We propose that the hippocampus is intimately tied to a set of cognitive processes, and is a critical component of the network of brain structures, that supports aspects of social cognition. Here, we extended this proposal to test a hypothesis about the role of the hippocampus in empathy. We found preliminary evidence that hippocampal amnesia is associated with reduced cognitive and emotional empathy relative to healthy comparison participants. Patients with hippocampal amnesia had lower ratings of trait empathy on self-report questionnaires of both cognitive and emotional empathy when compared to healthy demographically matched participants, normative data of healthy younger adults, and to older adults who are assumed to have experienced age-related changes to hippocampal function. These self-ratings were consistent with family member ratings, which were either equal to or lower than that of the patients themselves in the majority of cases. Results from the behavioral empathy studies corroborate the self-report data providing preliminary evidence that the hippocampus may be necessary for some aspects of healthy empathy.

A growing body of work suggests that hippocampal memory processes contribute to a variety of other cognitive domains. At the heart of proposals regarding how the hippocampus contributes to capabilities as diverse as visual perception, problem solving, and language processing, to name a few, is the functionality and core processing features of the hippocampus. Here we have expanded the reach of the hippocampus to the neural network that supports social cognition and empathy. Linking disruptions in empathy to the hippocampus demonstrates how promiscuously the hallmark processing features of the hippocampus are used in service of a variety of cognitive domains.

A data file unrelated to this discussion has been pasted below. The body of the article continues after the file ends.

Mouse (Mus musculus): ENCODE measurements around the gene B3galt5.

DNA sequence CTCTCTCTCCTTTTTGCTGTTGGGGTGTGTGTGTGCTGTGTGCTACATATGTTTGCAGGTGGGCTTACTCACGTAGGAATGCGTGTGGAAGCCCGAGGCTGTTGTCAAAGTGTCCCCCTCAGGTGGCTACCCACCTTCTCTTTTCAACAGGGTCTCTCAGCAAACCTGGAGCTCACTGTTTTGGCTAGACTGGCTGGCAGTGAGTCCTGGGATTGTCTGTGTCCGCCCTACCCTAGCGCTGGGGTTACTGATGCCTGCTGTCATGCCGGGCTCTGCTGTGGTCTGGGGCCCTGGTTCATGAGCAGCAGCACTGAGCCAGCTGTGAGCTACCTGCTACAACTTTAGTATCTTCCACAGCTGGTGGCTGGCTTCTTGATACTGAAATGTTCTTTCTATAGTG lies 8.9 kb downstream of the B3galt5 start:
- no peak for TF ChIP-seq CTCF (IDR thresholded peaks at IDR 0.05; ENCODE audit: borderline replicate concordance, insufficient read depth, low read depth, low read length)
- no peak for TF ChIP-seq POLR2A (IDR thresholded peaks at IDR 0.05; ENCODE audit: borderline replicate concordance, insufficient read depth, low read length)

Like other complex behaviors, empathy requires the coordination and orchestration of cognitive and neural systems. Empathy is characterized by the fact that its diverse components must function together in a relational, flexible, and on-line manner in order for effective empathic responding to occur. For instance, in terms of cognitive empathy, the process of perspective-taking necessitates the flexible integration and retrieval of previously acquired memories and social knowledge relevant to the situation in order to imagine and predict the mental state of another person. For emotional empathy, an important interplay must occur between an individual’s vicarious emotional response to another person’s emotional state and adequate emotion regulation of that state in order to experience empathic concern for the other person. This process is likely to require on-line monitoring and updating of one’s own and others’ emotional states. We have argued that the functionality of the hippocampus, in its support of relational binding, representational flexibility, and on-line processing, is well suited to meeting the demands of some aspects of empathy.